The CPI(M) central committee’s rejecting a resolution on a political understanding with the Congress ahead of the 2019 general election is possibly not the last word on the subject. The alliance possibilities remain — even if those opposing any truck with the Congress were in a majority and were clearly backers of the former general secretary Prakash Karat. There will be greater clarity on this issue after the CPI(M) holds its party congress in the summer when the opinion base will be far bigger, with about 600 delegates taking a call. General secretary Sitaram Yechury, knowing the fate of the resolution he moved, may have offered to resign. He will now have to mobilise support in favour of what may be a better defined route for Communists to find their place in a coherent national alliance. The Communists are divided on 2019 alliance prospects now only because there are internal divisions. Kerala party members are traditionally opposed to the Congress due to local politics, while the scene may have been different nationally.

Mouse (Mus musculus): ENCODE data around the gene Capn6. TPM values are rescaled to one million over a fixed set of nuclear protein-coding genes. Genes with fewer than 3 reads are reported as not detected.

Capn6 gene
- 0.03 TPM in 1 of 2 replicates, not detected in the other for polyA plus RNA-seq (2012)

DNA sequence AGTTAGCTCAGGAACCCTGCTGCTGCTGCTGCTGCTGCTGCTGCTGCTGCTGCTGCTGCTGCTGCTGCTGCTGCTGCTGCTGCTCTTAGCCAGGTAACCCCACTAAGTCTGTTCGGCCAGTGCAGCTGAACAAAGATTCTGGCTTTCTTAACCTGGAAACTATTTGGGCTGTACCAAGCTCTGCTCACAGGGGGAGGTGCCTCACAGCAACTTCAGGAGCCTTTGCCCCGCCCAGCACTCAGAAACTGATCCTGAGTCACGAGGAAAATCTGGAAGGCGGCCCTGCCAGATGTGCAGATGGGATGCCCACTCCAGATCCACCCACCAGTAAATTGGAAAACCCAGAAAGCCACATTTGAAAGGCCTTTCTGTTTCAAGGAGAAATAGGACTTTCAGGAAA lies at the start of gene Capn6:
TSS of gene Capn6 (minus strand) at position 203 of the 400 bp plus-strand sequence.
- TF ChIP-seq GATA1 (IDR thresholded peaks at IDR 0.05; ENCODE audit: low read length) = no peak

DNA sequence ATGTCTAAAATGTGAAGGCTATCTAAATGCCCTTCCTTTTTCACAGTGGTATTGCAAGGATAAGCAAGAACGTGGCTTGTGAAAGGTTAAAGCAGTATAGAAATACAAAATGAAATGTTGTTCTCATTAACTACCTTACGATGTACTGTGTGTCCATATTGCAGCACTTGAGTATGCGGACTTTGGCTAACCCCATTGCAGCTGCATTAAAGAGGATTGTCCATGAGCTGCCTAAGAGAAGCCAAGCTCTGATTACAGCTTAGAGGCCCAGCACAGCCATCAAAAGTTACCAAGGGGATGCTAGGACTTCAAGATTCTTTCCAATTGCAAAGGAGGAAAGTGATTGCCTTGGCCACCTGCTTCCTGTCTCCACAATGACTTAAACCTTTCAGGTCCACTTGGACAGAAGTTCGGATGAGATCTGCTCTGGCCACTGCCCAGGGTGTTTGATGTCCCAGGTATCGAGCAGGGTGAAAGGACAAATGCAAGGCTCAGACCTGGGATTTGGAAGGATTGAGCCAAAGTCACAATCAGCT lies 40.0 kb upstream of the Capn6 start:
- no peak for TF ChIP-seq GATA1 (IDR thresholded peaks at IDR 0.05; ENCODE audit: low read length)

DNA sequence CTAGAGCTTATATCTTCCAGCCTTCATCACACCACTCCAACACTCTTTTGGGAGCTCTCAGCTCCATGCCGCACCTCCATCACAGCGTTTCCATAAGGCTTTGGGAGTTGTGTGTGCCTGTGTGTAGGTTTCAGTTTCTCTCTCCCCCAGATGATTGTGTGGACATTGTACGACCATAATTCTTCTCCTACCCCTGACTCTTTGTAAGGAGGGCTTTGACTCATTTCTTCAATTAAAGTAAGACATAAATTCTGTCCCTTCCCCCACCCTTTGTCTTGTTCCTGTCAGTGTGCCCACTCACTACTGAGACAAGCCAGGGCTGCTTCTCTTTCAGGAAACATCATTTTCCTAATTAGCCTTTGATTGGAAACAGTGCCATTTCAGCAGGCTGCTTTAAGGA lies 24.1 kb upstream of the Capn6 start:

Throwing of their weight behind Mr Karat, the sterner ideologue, was no surprise. Mr Yechury, who is seen as more accommodating of other viewpoints, is the national figure in charge of the CPI(M) now, and will have to work towards the larger objective of a 2019 alliance without which the party, in power in Tripura and Kerala, may become nationally insignificant, specially after the definitive loss of West Bengal. Regardless of its ideological stand, the CPI(M) should be part of the national scene to keep its identity relevant. The party’s internal personality clash shouldn’t come in the way.